Limits exist mostly just in your mind

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This is as true for adults as it is for adults’ attitudes to their children.

  • “Oh my god you let him do that!?”
  • Yes, piss off.

This is one example, a workbench I built for my son entirely out of scraps except for the vice which I bought for 20$:

A little bit more real and more solid and a lot more useful than the plastic junk they sell for six-year olds. Let’s go through the list of things in this photo, and see if there are any problems:

  • Normal table legs were cut about 15cm shorter so that the two-year-old can reach things standing on a stool but it will still work for him and his siblings until they’re over ten.
  • The pegboard body is built of 3/4″ plywood so it’s relatively heavy for a small guy. It’s also quite deep so tipping it over is impossible for a small child.
  • The pegboard and pegboard hooks are awesome. It took no time to teach him the correct place for each tool, and he spent months taking tools off and hanging them back when I told him to clean up. These are special pegboard hooks that don’t fall out like the normal ones.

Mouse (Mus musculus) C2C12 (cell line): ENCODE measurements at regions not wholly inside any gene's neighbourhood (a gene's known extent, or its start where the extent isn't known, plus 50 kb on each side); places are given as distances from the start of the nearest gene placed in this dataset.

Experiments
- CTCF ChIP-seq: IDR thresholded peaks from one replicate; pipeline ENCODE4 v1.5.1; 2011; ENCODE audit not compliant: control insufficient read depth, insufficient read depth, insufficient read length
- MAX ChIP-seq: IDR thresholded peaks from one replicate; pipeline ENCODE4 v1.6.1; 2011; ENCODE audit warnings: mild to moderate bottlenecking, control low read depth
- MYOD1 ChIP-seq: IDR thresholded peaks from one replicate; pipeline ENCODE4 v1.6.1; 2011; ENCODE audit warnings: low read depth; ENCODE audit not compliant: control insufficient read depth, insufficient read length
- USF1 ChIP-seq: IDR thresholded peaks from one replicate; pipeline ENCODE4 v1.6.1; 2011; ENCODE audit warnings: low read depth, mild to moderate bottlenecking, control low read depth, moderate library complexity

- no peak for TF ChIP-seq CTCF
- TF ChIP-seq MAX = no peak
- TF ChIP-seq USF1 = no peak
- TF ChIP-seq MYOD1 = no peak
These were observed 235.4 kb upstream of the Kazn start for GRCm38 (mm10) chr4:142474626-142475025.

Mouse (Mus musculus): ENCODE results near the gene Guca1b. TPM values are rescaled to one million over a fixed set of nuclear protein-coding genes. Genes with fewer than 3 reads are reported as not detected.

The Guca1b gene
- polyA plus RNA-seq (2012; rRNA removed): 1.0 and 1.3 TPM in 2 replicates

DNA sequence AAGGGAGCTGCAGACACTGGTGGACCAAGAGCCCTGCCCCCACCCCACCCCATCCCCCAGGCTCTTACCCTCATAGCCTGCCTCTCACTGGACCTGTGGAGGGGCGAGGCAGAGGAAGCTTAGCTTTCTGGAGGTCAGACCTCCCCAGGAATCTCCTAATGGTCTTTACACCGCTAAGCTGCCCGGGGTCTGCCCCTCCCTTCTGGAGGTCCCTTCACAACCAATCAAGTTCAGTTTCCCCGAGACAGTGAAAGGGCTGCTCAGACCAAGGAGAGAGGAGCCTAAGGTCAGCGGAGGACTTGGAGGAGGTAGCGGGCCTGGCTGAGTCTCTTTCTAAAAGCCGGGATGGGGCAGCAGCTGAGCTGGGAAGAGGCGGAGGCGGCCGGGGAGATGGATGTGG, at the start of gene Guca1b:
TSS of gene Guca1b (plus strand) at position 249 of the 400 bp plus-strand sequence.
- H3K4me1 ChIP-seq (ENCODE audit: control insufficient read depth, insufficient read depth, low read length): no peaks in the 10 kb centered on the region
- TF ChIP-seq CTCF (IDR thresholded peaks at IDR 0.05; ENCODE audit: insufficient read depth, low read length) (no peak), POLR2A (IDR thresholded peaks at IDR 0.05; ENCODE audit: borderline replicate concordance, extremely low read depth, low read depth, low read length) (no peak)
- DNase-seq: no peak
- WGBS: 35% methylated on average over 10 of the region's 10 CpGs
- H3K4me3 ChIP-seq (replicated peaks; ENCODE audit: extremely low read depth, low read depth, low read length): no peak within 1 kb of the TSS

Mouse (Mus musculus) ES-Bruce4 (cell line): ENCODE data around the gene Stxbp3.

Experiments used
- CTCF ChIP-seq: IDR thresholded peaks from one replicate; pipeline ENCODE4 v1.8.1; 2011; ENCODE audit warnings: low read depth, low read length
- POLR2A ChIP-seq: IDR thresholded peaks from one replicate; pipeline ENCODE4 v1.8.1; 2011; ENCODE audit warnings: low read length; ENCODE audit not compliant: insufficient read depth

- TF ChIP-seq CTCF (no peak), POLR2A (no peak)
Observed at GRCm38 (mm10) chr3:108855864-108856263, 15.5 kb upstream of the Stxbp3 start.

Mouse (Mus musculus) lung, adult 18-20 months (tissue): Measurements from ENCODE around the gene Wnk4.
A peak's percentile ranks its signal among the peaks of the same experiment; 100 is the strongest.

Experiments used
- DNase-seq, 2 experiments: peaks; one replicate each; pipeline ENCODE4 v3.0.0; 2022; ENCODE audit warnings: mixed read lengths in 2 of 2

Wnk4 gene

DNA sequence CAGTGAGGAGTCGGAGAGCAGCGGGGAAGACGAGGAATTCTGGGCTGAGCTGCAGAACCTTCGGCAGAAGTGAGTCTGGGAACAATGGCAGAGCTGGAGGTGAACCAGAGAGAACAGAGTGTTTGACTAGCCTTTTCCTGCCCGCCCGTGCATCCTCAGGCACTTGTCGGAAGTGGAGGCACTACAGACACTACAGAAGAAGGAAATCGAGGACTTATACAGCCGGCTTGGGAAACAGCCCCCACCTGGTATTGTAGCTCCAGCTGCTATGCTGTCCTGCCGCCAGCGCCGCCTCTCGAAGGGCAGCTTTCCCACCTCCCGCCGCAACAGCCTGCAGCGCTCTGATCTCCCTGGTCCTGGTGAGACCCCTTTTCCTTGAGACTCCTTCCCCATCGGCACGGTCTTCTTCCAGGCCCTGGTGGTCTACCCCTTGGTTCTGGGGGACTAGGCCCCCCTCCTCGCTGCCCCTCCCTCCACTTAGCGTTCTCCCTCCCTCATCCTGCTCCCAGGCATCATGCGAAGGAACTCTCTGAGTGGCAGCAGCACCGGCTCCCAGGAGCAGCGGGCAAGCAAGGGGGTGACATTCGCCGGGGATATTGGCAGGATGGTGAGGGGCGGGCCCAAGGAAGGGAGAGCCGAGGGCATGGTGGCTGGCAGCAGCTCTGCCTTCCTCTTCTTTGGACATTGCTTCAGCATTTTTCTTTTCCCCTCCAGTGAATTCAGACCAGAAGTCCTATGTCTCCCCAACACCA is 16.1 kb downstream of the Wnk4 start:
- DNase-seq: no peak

• There’s a toy drill because he’s had that for a while. It’s kind of useless but it spins when he pushes the button so I didn’t want to throw it out.
  • The black & red powered screwdriver has a dead battery and is not usable in the real workshop but it works well enough for him. This does not spin at high RPMs, there are only screwdriver bits (no drill bits), and he’s learned long before this workbench that he’s only allowed to work on scrap wood clamped in the vice. Yeah, I was surprised too how easy it was to teach him not to damage things.
  • There’s a wood hammer that got such a beating that I later bought him a small metal hammer which he won’t break. Same thing with the hammer – he knows not to go around the house smashing everything he finds, because I let him use it sometimes and he learned when it’s ok.
  • The pliers are great, he’s quite adept at using them for picking things up.
  • He knows the order and names of the different screwdriver types.
  • And yes, that’s a real saw, with teeth that cut.

Honestly, what do you think he’s going to do, stand there and meticulously saw through his finger until it’s detached? He gets a little excited cutting things with the saw sometimes, but he’s learning to use it safely and in the worst case he’s going to cut himself a little bit. That will be a good lesson.

Scary? You think I’m dumb? I’m not – but you are weak, and you’re bringing up your children to be weak. One day there will be an opportunity and my kid will grab it before yours even realizes it exists. Unless you mend your ways, in which case they can conquer the world together!